We’re eager for the next step in academia. Be it preschool to college; the application process is surprisingly similar. We’ve done our research and filled endless forms and waited…
Now our patience (and hard work) has paid off. We’ve heard back. We’re “in” and we’re excited… except that we didn’t know if you’d like us as much as we liked you and so we applied near and far. Now it looks like lots of places think we’re a fit. Cool.
Now it’s our turn to choose.
How do we do that?
We return for a visit. We attend open houses. We listen to your spiel. We ask questions. And invariably somebody asks THE question. The one that makes me cringe. The one that makes me silently pray that you won’t answer it. This time. But, of course, you do, and it does not go well. And I cringe for you.
Because the question we all want to ask is, “How does your school/major/culture compare to the school across town?” We want to know how you stack up and whether you’ll be a good fit for us and how you differ from the OTHER GUYS.
And the reason I cringe is that you can’t answer it without throwing shade. Without putting down the other guys, if only in jest. Without trying to convince me that you’re better than them.
But here’s what I’ve learned from many years of open houses... This question is impossible to answer. It’s as though you’ve been asked to compare your beloved firstborn to some stranger down the street.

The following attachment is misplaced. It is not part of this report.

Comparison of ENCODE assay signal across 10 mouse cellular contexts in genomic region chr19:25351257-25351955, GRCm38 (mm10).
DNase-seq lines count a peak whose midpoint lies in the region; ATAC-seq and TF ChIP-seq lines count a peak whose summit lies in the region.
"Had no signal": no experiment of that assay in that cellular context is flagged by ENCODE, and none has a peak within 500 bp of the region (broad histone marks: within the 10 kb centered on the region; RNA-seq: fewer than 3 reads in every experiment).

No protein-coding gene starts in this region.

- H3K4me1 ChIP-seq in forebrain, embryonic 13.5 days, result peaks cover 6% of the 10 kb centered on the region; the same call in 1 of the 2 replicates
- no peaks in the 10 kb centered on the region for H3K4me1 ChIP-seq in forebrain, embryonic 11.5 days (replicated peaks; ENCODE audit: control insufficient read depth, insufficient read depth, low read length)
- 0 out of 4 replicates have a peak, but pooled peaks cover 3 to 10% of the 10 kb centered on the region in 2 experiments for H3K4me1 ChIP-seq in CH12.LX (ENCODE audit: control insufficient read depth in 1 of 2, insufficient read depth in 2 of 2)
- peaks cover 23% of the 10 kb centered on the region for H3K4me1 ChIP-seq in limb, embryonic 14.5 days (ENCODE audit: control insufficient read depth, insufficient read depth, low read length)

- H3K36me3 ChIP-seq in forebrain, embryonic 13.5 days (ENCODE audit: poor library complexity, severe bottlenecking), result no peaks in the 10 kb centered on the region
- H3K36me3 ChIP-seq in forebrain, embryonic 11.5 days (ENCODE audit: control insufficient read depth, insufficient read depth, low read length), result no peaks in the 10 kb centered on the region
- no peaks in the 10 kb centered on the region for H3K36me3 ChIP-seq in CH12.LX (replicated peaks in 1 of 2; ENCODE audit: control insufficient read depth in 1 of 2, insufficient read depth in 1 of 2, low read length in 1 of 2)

How can you be objective? You can’t. And even if you could be objective, how could you invest the amount of time needed to deeply acquaint yourself to another’s attributes and quirks? You can’t. It’s not a reasonable question for you to answer… but the people asking it don’t seem to realize this. They’re clouded by anxiety. That’s understandable. A lot is on the line.
As a parent of a prospective student, and then a teacher hosting school open houses, I’ve wrestled with this question from both sides. My colleagues and I finally concluded that our best recourse was to politely decline to answer. In doing so, we’d challenge the questioner to devise a list. Then they could pose the same questions to each school in turn. And through this approach, they’d have some means by which to judge.
Their questions would embody what they saw as necessary. They could focus on the issues they valued and skip the rest.
I'm no longer in the classroom, but am writing curriculum full time. And even though my open-house days are behind me, I still get the question. "How does your curriculum compare to this other one?"
But the question no longer scares me and doesn’t make me cringe. I help the person come to see that the only curriculum I can discuss is mine. It’s the only one I know with this depth of understanding. I can’t compare it to others because I don’t know them well enough to do that and I’d be doing us both a disservice to try.
But I am thrilled to answer any question you can think of regarding my curriculum. I love discussing it… almost as much as I love talking about my firstborn ;)